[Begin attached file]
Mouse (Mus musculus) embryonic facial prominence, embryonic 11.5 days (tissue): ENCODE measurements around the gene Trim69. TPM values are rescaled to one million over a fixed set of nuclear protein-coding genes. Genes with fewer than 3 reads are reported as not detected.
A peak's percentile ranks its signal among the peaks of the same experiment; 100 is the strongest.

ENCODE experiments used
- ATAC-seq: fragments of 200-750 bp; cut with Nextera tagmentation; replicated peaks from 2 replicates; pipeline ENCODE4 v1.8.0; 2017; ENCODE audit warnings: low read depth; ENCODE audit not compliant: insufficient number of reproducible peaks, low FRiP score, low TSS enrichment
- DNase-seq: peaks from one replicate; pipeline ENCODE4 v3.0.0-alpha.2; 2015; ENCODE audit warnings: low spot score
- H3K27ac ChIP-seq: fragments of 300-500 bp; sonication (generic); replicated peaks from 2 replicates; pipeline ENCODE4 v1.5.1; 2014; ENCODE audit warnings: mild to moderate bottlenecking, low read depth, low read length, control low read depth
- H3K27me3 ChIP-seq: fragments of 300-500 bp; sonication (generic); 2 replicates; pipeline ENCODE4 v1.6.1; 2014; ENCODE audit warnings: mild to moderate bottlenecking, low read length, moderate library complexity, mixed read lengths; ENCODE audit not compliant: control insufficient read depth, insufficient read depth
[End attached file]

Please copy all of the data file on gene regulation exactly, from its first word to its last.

Mouse (Mus musculus) embryonic facial prominence, embryonic 11.5 days (tissue): ENCODE measurements around the gene Trim69. TPM values are rescaled to one million over a fixed set of nuclear protein-coding genes. Genes with fewer than 3 reads are reported as not detected.
A peak's percentile ranks its signal among the peaks of the same experiment; 100 is the strongest.

ENCODE experiments used
- ATAC-seq: fragments of 200-750 bp; cut with Nextera tagmentation; replicated peaks from 2 replicates; pipeline ENCODE4 v1.8.0; 2017; ENCODE audit warnings: low read depth; ENCODE audit not compliant: insufficient number of reproducible peaks, low FRiP score, low TSS enrichment
- DNase-seq: peaks from one replicate; pipeline ENCODE4 v3.0.0-alpha.2; 2015; ENCODE audit warnings: low spot score
- H3K27ac ChIP-seq: fragments of 300-500 bp; sonication (generic); replicated peaks from 2 replicates; pipeline ENCODE4 v1.5.1; 2014; ENCODE audit warnings: mild to moderate bottlenecking, low read depth, low read length, control low read depth
- H3K27me3 ChIP-seq: fragments of 300-500 bp; sonication (generic); 2 replicates; pipeline ENCODE4 v1.6.1; 2014; ENCODE audit warnings: mild to moderate bottlenecking, low read length, moderate library complexity, mixed read lengths; ENCODE audit not compliant: control insufficient read depth, insufficient read depth